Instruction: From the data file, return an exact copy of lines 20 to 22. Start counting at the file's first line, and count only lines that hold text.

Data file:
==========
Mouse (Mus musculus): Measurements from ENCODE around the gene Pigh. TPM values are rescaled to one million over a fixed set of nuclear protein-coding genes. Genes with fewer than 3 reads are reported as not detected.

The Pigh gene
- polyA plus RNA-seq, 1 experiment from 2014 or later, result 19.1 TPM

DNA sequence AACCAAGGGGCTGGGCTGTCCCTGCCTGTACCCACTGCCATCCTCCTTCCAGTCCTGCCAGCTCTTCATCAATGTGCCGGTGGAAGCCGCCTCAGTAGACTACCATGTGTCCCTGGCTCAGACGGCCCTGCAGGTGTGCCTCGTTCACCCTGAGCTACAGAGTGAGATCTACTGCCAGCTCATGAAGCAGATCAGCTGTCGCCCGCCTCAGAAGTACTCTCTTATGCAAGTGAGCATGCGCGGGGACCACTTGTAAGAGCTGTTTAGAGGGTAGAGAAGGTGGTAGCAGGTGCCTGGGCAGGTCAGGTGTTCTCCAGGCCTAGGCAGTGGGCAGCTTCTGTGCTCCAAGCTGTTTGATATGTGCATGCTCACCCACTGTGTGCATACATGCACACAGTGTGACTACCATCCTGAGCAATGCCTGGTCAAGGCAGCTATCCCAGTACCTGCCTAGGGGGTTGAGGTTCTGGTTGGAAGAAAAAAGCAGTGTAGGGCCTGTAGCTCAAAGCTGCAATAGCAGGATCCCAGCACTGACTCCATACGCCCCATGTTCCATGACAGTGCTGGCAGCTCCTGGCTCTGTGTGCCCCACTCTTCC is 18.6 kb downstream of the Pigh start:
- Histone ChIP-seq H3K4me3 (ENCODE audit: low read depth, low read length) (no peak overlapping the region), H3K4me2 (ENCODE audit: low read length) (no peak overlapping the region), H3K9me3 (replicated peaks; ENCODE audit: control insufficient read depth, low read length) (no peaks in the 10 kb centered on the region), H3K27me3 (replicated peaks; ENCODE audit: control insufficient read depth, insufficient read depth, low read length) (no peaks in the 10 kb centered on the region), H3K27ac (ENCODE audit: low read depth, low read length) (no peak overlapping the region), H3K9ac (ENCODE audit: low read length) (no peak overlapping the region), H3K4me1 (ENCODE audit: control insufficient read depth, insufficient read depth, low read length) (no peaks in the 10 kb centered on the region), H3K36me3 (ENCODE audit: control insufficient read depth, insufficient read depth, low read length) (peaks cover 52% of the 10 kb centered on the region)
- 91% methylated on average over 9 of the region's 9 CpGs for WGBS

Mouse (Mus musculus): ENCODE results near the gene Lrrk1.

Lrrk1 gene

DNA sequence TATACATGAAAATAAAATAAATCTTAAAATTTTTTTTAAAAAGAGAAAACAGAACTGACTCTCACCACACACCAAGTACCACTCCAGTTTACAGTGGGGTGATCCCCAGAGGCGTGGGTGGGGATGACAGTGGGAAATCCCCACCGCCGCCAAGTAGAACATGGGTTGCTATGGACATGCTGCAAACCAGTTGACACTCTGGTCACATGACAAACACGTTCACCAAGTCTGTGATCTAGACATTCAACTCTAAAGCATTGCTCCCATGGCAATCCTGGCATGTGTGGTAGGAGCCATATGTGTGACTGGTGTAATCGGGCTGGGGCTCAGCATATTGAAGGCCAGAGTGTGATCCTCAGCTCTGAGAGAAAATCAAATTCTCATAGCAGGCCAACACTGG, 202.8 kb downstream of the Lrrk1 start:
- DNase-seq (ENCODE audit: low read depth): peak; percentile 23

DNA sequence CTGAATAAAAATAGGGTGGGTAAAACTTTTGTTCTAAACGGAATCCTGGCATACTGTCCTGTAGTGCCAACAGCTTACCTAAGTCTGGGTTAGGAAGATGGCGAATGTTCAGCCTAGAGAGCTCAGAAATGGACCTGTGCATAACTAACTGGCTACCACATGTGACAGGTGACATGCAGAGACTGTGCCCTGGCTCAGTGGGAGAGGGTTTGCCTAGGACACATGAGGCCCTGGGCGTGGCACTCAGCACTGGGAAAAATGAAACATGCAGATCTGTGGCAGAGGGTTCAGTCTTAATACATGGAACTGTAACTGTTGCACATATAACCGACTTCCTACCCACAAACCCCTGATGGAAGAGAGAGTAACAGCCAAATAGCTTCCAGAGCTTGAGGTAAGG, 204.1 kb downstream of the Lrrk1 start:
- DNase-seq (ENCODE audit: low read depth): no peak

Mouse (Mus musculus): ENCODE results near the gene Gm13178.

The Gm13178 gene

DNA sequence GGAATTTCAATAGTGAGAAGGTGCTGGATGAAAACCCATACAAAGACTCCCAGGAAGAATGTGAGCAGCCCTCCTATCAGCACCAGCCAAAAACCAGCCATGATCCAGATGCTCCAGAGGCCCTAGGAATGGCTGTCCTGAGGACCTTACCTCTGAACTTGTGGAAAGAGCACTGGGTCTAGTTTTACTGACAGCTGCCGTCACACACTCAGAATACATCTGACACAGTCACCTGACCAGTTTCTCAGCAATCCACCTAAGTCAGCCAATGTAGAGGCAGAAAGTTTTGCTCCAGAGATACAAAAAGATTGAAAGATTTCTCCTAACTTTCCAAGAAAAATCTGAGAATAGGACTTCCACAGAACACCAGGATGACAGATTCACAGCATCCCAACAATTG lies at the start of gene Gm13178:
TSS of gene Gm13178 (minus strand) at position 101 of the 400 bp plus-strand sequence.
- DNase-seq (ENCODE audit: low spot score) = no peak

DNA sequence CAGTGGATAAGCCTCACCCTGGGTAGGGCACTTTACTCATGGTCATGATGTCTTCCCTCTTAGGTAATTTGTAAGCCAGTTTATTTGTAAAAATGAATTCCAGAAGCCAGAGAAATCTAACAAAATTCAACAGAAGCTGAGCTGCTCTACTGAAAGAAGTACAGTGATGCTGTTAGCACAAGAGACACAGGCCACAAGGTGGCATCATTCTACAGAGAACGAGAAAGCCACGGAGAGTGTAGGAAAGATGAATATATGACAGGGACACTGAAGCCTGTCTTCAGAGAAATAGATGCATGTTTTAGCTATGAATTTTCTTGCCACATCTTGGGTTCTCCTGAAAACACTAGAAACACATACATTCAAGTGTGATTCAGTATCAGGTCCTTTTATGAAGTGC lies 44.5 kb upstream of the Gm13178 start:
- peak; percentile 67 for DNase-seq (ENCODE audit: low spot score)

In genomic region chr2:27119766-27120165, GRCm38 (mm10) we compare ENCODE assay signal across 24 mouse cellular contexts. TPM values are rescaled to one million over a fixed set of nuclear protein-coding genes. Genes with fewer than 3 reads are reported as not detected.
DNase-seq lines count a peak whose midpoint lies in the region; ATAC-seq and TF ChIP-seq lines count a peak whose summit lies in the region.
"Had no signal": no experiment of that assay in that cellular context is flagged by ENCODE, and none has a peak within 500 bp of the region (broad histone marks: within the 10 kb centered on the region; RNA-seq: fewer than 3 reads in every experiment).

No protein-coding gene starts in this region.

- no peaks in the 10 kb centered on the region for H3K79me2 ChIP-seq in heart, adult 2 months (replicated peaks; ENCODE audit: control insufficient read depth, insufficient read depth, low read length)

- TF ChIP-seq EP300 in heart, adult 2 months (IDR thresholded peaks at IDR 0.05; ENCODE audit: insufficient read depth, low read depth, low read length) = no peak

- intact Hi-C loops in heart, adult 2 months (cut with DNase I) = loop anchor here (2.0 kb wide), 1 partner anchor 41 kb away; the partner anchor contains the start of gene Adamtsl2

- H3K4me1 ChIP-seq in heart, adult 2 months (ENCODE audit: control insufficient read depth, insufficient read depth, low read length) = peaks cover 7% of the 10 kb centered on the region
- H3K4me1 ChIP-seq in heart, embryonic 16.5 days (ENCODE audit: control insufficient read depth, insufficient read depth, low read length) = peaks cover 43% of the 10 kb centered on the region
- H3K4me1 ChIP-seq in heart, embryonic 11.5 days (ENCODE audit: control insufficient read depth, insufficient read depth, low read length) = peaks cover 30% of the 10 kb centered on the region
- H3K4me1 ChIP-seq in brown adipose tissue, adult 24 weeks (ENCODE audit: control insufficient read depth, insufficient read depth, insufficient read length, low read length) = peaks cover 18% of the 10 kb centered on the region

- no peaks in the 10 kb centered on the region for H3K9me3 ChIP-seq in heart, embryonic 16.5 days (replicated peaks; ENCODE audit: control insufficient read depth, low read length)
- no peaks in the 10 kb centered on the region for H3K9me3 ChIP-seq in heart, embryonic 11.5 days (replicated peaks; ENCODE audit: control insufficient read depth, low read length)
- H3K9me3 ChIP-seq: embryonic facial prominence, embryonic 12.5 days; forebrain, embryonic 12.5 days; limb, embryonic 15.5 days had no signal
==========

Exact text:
In genomic region chr2:27119766-27120165, GRCm38 (mm10) we compare ENCODE assay signal across 24 mouse cellular contexts. TPM values are rescaled to one million over a fixed set of nuclear protein-coding genes. Genes with fewer than 3 reads are reported as not detected.
DNase-seq lines count a peak whose midpoint lies in the region; ATAC-seq and TF ChIP-seq lines count a peak whose summit lies in the region.
"Had no signal": no experiment of that assay in that cellular context is flagged by ENCODE, and none has a peak within 500 bp of the region (broad histone marks: within the 10 kb centered on the region; RNA-seq: fewer than 3 reads in every experiment).